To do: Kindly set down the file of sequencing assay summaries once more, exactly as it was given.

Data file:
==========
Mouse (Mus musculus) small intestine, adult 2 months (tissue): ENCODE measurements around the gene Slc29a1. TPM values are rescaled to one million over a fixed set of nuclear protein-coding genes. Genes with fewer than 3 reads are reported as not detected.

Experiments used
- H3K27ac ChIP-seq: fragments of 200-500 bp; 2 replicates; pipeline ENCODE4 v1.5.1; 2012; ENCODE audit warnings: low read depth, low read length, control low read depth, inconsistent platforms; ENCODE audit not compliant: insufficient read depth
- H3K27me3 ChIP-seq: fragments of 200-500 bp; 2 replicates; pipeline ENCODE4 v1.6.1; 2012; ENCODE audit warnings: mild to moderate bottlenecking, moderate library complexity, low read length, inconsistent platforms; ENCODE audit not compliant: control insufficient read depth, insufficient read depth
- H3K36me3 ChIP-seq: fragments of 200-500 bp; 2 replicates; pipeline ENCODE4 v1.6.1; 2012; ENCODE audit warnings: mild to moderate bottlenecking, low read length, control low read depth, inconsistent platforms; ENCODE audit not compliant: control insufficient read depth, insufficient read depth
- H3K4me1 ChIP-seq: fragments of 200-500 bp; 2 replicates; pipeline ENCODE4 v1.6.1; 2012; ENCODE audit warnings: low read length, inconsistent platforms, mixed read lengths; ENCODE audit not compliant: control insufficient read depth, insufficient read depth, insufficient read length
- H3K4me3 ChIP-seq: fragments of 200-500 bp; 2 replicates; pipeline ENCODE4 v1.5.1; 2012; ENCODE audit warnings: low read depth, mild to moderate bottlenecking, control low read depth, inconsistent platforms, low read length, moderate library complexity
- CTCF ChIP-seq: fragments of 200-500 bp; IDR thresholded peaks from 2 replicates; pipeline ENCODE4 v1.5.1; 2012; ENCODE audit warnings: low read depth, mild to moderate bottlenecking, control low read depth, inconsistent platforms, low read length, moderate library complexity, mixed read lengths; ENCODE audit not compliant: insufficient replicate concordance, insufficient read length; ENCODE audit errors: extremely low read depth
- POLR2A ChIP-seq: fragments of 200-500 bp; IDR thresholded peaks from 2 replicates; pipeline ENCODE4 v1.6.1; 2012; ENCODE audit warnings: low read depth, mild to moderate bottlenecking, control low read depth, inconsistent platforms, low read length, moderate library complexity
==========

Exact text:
Mouse (Mus musculus) small intestine, adult 2 months (tissue): ENCODE measurements around the gene Slc29a1. TPM values are rescaled to one million over a fixed set of nuclear protein-coding genes. Genes with fewer than 3 reads are reported as not detected.

Experiments used
- H3K27ac ChIP-seq: fragments of 200-500 bp; 2 replicates; pipeline ENCODE4 v1.5.1; 2012; ENCODE audit warnings: low read depth, low read length, control low read depth, inconsistent platforms; ENCODE audit not compliant: insufficient read depth
- H3K27me3 ChIP-seq: fragments of 200-500 bp; 2 replicates; pipeline ENCODE4 v1.6.1; 2012; ENCODE audit warnings: mild to moderate bottlenecking, moderate library complexity, low read length, inconsistent platforms; ENCODE audit not compliant: control insufficient read depth, insufficient read depth
- H3K36me3 ChIP-seq: fragments of 200-500 bp; 2 replicates; pipeline ENCODE4 v1.6.1; 2012; ENCODE audit warnings: mild to moderate bottlenecking, low read length, control low read depth, inconsistent platforms; ENCODE audit not compliant: control insufficient read depth, insufficient read depth
- H3K4me1 ChIP-seq: fragments of 200-500 bp; 2 replicates; pipeline ENCODE4 v1.6.1; 2012; ENCODE audit warnings: low read length, inconsistent platforms, mixed read lengths; ENCODE audit not compliant: control insufficient read depth, insufficient read depth, insufficient read length
- H3K4me3 ChIP-seq: fragments of 200-500 bp; 2 replicates; pipeline ENCODE4 v1.5.1; 2012; ENCODE audit warnings: low read depth, mild to moderate bottlenecking, control low read depth, inconsistent platforms, low read length, moderate library complexity
- CTCF ChIP-seq: fragments of 200-500 bp; IDR thresholded peaks from 2 replicates; pipeline ENCODE4 v1.5.1; 2012; ENCODE audit warnings: low read depth, mild to moderate bottlenecking, control low read depth, inconsistent platforms, low read length, moderate library complexity, mixed read lengths; ENCODE audit not compliant: insufficient replicate concordance, insufficient read length; ENCODE audit errors: extremely low read depth
- POLR2A ChIP-seq: fragments of 200-500 bp; IDR thresholded peaks from 2 replicates; pipeline ENCODE4 v1.6.1; 2012; ENCODE audit warnings: low read depth, mild to moderate bottlenecking, control low read depth, inconsistent platforms, low read length, moderate library complexity